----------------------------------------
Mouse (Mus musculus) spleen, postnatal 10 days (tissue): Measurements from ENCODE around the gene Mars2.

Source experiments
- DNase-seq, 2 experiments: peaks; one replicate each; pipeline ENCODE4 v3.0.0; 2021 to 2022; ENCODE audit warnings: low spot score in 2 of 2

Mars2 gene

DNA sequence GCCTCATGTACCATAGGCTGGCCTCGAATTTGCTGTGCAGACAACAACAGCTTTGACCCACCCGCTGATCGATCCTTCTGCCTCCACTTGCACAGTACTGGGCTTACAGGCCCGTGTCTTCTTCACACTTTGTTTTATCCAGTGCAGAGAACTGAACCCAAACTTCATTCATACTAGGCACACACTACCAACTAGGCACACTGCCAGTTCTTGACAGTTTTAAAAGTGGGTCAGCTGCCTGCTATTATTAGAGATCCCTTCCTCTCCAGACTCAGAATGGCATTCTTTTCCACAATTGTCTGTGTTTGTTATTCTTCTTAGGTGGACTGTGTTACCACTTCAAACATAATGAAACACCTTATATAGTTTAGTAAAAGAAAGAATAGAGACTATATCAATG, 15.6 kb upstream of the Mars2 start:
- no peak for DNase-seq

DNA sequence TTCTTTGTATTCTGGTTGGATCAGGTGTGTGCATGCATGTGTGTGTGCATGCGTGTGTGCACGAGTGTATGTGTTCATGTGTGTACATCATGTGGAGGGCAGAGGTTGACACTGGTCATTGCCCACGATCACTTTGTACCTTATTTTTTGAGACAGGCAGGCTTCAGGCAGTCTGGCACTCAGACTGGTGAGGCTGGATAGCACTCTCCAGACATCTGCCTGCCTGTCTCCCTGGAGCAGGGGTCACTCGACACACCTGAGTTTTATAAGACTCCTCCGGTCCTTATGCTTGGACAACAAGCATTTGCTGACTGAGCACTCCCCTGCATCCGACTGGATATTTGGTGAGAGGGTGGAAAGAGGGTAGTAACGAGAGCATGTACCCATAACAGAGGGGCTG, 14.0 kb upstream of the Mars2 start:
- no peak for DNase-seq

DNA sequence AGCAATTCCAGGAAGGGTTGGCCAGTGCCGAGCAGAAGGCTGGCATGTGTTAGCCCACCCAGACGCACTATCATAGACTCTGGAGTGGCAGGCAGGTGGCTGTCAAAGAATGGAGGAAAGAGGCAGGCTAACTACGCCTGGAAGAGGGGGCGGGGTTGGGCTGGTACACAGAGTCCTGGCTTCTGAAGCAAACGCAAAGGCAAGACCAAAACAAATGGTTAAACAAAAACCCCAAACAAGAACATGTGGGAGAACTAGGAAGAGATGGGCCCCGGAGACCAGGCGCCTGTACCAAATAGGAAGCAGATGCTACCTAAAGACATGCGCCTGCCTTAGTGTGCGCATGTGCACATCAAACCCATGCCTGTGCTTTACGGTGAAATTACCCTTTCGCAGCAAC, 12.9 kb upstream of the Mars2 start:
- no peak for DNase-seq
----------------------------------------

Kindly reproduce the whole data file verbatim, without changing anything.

Mouse (Mus musculus) spleen, postnatal 10 days (tissue): Measurements from ENCODE around the gene Mars2.

Source experiments
- DNase-seq, 2 experiments: peaks; one replicate each; pipeline ENCODE4 v3.0.0; 2021 to 2022; ENCODE audit warnings: low spot score in 2 of 2

Mars2 gene

DNA sequence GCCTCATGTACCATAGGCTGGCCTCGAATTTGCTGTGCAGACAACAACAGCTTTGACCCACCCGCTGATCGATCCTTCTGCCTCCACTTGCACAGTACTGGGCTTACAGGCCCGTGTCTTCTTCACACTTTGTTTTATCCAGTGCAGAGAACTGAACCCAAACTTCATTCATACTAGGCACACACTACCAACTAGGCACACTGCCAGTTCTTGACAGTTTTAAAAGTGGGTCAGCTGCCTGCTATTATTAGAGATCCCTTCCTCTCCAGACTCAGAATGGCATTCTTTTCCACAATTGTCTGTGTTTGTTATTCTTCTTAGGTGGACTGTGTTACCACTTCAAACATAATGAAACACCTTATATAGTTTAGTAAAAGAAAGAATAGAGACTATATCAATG, 15.6 kb upstream of the Mars2 start:
- no peak for DNase-seq

DNA sequence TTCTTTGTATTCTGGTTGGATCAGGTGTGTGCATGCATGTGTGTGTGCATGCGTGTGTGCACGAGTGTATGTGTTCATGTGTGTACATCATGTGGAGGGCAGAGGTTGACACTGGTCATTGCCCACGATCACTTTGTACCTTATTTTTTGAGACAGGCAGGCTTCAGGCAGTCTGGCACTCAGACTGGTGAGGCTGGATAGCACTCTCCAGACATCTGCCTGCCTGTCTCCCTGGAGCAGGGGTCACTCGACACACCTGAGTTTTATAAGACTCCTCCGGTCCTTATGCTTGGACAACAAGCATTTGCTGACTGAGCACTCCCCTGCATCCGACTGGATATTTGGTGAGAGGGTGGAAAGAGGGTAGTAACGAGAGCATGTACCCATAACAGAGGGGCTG, 14.0 kb upstream of the Mars2 start:
- no peak for DNase-seq

DNA sequence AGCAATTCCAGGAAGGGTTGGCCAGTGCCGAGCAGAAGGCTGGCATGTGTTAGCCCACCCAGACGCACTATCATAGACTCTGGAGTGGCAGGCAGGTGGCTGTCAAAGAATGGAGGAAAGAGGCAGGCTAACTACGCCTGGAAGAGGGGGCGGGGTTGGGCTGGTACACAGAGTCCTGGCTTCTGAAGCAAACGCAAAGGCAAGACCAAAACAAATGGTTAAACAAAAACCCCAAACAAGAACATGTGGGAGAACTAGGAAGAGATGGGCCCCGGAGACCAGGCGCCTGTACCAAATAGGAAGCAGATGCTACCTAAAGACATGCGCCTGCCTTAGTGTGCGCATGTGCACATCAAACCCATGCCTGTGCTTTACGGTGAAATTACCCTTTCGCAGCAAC, 12.9 kb upstream of the Mars2 start:
- no peak for DNase-seq